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Israeli Researchers Join Mission to Divert Potential Asteroids

February 21, 2024

by: Ynetnews

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Israeli experts are leading the way in developing new methods to identify and respond to asteroid threats (illustrative).

Wednesday, 21 February 2024 | Asteroids and comets in space capture widespread interest, both due to scientific curiosity and concerns about potential collisions with Earth. While this scenario often features in films, it’s not just a Hollywood script; it’s a real threat being studied by numerous experts worldwide.

Addressing this threat requires pinpointing the objects that could intersect Earth’s path and developing suitable methods to deflect them. Several international organizations tackling this issue have outlined a four-component action plan: identification, trajectory calculation, risk assessment, and devising mitigation strategies.

Two specialized space missions have emerged for the latter: the American DART and the European HERA. On the international level, these missions combine efforts under the joint Asteroid Impact Deflection Assessment (AIDA) mission, hoping to divert asteroids from their collision course.

Dr. Uri Malamud from the Physics Department at the Technion is part of the international team responsible for conducting collision simulations for the HERA mission. Prof. Hagai Perets, an expert in solar system bodies from the Physics Department, along with Dr. Malamud, has secured a grant from the Ministry of Innovation, Science and Technology to enhance Israel’s participation in the mission as principal investigators.

The Israeli team utilizes advanced theoretical methods to conduct simulations of collisions between spacecraft and asteroids. In collaboration with a group from Germany, researchers conducted cutting-edge laboratory measurements using a specialized system they developed. This system compresses porous material (regolith) within a vast pressure range, including exceptionally high pressures.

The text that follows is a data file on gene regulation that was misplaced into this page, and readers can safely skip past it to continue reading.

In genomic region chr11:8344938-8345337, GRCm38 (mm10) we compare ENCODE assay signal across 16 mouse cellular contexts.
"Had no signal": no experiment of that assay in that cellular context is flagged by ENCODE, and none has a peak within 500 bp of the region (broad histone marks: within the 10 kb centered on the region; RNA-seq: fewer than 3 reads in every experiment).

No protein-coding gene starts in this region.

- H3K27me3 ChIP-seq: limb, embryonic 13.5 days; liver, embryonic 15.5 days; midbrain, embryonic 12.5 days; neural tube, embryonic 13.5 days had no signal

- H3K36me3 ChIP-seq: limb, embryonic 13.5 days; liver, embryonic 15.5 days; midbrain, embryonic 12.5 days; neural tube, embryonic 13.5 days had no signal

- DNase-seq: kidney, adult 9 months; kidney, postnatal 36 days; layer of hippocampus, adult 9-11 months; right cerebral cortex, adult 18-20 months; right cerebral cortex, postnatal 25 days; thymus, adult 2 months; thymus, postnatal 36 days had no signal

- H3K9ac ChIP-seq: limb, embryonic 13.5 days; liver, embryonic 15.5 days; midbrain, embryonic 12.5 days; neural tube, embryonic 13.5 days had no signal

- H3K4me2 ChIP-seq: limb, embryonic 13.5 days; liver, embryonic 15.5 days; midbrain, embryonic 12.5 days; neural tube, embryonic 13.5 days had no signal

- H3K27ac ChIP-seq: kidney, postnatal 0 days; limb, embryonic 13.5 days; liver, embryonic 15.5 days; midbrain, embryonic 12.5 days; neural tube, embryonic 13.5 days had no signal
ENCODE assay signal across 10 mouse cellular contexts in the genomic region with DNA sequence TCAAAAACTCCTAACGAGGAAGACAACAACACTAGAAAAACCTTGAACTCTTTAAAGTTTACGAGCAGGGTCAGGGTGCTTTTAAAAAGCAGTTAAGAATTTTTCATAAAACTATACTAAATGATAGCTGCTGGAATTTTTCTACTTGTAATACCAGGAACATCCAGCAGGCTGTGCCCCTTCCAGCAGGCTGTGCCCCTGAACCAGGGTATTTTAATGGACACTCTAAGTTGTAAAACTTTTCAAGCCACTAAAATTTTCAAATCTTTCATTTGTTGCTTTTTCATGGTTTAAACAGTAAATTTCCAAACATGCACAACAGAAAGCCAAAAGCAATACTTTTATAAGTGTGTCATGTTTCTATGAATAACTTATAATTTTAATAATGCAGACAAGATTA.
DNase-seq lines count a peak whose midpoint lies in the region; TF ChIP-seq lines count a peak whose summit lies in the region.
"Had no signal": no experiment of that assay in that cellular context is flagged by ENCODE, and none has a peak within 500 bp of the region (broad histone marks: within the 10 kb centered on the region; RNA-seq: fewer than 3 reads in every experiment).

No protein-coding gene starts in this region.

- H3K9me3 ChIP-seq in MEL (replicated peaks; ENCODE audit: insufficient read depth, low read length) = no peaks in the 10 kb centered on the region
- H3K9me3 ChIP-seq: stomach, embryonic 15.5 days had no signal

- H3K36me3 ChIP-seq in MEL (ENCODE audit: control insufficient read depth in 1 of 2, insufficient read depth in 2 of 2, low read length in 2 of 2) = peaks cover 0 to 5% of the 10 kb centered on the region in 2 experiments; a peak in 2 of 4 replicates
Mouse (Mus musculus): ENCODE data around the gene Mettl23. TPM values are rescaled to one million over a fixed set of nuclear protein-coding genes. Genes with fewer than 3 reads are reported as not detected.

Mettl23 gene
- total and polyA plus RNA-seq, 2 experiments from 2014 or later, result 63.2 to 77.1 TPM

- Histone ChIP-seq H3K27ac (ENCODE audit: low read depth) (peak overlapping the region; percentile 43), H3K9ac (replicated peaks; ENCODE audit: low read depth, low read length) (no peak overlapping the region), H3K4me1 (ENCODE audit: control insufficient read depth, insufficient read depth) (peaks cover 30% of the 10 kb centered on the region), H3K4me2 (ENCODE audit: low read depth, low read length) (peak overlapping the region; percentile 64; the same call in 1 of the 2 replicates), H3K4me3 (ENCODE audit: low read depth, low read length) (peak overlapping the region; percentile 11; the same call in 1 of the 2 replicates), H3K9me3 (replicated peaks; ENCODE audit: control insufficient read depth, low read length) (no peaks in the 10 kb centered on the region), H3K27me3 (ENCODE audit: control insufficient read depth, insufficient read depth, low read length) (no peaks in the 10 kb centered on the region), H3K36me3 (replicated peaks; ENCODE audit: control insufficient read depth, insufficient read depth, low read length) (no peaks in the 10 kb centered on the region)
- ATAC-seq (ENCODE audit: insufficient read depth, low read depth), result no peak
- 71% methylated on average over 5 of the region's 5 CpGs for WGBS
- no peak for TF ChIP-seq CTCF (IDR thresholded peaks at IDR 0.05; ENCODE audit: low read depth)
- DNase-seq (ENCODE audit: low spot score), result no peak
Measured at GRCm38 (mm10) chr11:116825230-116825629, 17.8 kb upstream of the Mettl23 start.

The results of these measurements led to the development of a new and precise compression curve, which serves for new collision simulations and is expected to enhance accuracy. Within the research framework, insights gleaned from both space missions will further support exploring small bodies in the solar system in various contexts.

“Small bodies in the solar system are crucial in planetary science research,” explained Dr. Malamud. “They provide clues to the early formation of the solar system and address questions regarding the presence of water and various organic compounds essential for life development. Additionally, asteroids and comets hold commercial potential that could impact humanity’s future.”

Posted on February 21, 2024

Source: (This article was originally published by Ynetnews on February 21, 2024. Time-related language has been modified to reflect our republication today. See original article at this link.)

Photo Credit: Rodrigo.Argenton/

Photo License: Wikimedia